Your Social Security number is the most important bit of information you should never give out on the phone. A criminal or unethical person who has your Social Security number may use it to apply for credit or contact your banking institution in order to obtain access to your accounts. Giving out your Social Security number on the phone puts you at risk of identity theft as well as credit card and bank account fraud. Never share your Social Security number on the phone in order to avoid losing money or damaging your credit rating.

  1. Report the suspicious phone call

Scam calls and messages can be reported in a variety of ways. Telephone scams can be reported online to the Federal Trade Commission, and caller ID spoofing can be reported to the Federal Communications Commission or you can contact them directly to file your report. If you haven’t already done so, register your phone number with the National Do Not Call Registry to avoid robocalls and telemarketing calls. The Do Not Call registry will not be enough to block all of the calls you get, but it is something you should do if you get a lot of unsolicited marketing calls.

  1. Use a blocker app

Some mobile phone providers have their own solutions for handling unauthorized calls, so consult with your cellular service provider to see what they can offer. If you are out of ideas or don’t think your carrier’s program or software is strong enough, there are many third-party robocall blocking tools to pick from.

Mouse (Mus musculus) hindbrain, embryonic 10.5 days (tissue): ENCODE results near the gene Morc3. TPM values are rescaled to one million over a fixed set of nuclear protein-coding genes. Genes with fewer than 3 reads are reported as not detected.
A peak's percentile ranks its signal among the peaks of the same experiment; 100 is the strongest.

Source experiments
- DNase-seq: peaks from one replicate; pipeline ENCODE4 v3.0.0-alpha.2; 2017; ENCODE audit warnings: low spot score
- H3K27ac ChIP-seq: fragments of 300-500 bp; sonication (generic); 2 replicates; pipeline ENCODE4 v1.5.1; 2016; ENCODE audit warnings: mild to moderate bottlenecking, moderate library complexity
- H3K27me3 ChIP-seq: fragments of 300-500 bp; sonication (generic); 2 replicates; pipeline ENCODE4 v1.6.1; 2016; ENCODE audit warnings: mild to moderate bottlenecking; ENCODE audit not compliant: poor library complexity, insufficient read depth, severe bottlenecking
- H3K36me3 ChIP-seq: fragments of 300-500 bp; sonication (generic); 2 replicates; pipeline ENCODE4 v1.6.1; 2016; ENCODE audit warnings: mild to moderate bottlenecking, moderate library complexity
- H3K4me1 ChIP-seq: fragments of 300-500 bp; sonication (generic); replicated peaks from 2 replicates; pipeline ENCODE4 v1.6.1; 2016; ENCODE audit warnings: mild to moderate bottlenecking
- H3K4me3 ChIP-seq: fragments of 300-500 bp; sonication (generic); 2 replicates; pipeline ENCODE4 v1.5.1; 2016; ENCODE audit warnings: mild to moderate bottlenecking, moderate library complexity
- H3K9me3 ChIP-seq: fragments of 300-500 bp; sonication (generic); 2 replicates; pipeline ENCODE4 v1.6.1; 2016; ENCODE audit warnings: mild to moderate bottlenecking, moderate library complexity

The cost of a typical call blocker program isn’t high and many of them don’t take up a lot of storage space on your mobile; in fact, you might not even notice it running on your phone. Most of them will screen and prevent nuisance calls before your phone rings. However, many robocall blocking apps may share your number with analytics firms and share your details such as phone model to companies such as Facebook without your permission.

Mind you, not each robocall blocking app is like this though. Nevertheless, even though the one which you choose might not share and sell your data secretly, it most likely collects it. Most programs are based on a crowdsourced database of phone numbers to cross-check unidentified callers with already known suspects and those numbers come from your contact lists.  It’s fair to say that when you use a third-party blocking tool, you’re disclosing sensitive information such as your password, IP address and the name, brand and operating system of your smartphone.

If you can close your eyes on the privacy concerns, downloading a third-party robocall blocking tool is one of the easiest and most dependable ways to keep telemarketers, robocallers, and even annoying election campaigns from calling you. However, do your homework and read the privacy policies first so you know for sure what you’re getting into.

There are several measures you should take to protect yourself from possible threat, identity fraud and/or monetary damages, whether you’re receiving weird texts from an anonymous number or getting bombarded with telemarketing calls. When you get one of these calls, you should ignore it and run the number through a search directory to learn more about the caller. If you do answer, make sure you do not give any personal details, no matter how genuine they seem to be.